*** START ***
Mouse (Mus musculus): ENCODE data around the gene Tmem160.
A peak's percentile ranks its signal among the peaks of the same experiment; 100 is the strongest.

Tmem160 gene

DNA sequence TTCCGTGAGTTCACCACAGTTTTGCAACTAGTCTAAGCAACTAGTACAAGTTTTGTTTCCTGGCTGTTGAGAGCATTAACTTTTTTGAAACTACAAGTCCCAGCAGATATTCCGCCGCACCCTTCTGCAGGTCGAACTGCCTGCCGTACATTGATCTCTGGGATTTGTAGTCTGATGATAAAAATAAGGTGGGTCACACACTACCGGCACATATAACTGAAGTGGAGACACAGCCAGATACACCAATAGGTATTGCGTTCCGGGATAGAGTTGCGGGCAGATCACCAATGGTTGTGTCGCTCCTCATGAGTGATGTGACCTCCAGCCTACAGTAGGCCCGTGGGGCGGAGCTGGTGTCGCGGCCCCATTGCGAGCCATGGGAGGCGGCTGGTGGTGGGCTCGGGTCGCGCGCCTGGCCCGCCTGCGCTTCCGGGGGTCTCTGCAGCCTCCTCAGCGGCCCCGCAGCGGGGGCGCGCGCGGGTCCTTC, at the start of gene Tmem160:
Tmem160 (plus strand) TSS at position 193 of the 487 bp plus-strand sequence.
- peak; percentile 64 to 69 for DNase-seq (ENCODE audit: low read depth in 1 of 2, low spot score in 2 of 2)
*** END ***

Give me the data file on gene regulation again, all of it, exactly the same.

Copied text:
Mouse (Mus musculus): ENCODE data around the gene Tmem160.
A peak's percentile ranks its signal among the peaks of the same experiment; 100 is the strongest.

Tmem160 gene

DNA sequence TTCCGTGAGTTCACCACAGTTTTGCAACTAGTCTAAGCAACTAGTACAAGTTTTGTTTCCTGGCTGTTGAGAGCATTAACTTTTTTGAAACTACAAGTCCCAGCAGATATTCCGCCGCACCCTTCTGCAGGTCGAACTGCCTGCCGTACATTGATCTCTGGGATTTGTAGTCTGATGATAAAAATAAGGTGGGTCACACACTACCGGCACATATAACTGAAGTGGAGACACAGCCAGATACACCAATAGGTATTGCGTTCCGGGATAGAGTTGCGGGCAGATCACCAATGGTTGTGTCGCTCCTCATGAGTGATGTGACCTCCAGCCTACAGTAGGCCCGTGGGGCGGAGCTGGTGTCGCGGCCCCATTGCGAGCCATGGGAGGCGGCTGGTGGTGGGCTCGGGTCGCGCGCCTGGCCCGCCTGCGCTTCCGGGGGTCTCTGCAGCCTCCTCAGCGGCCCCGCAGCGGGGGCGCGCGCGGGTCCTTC, at the start of gene Tmem160:
Tmem160 (plus strand) TSS at position 193 of the 487 bp plus-strand sequence.
- peak; percentile 64 to 69 for DNase-seq (ENCODE audit: low read depth in 1 of 2, low spot score in 2 of 2)